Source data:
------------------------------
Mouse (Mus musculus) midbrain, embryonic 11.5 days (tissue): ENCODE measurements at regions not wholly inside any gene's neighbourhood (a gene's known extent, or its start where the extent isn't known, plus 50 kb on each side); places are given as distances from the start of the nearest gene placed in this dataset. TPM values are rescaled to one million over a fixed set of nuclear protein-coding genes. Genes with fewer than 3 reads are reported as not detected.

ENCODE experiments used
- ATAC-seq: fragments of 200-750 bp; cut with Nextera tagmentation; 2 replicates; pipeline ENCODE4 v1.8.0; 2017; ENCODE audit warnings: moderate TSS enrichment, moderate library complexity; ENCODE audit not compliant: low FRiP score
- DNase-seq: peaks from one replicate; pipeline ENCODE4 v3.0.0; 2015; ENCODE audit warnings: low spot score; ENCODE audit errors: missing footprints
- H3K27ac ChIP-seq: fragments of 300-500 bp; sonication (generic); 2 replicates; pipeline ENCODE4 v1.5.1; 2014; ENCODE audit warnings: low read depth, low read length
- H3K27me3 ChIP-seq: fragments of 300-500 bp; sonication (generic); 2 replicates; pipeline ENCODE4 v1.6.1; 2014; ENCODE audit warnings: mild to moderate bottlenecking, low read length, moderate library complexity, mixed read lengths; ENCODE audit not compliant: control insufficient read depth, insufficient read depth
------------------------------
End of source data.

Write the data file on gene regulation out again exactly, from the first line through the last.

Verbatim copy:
Mouse (Mus musculus) midbrain, embryonic 11.5 days (tissue): ENCODE measurements at regions not wholly inside any gene's neighbourhood (a gene's known extent, or its start where the extent isn't known, plus 50 kb on each side); places are given as distances from the start of the nearest gene placed in this dataset. TPM values are rescaled to one million over a fixed set of nuclear protein-coding genes. Genes with fewer than 3 reads are reported as not detected.

ENCODE experiments used
- ATAC-seq: fragments of 200-750 bp; cut with Nextera tagmentation; 2 replicates; pipeline ENCODE4 v1.8.0; 2017; ENCODE audit warnings: moderate TSS enrichment, moderate library complexity; ENCODE audit not compliant: low FRiP score
- DNase-seq: peaks from one replicate; pipeline ENCODE4 v3.0.0; 2015; ENCODE audit warnings: low spot score; ENCODE audit errors: missing footprints
- H3K27ac ChIP-seq: fragments of 300-500 bp; sonication (generic); 2 replicates; pipeline ENCODE4 v1.5.1; 2014; ENCODE audit warnings: low read depth, low read length
- H3K27me3 ChIP-seq: fragments of 300-500 bp; sonication (generic); 2 replicates; pipeline ENCODE4 v1.6.1; 2014; ENCODE audit warnings: mild to moderate bottlenecking, low read length, moderate library complexity, mixed read lengths; ENCODE audit not compliant: control insufficient read depth, insufficient read depth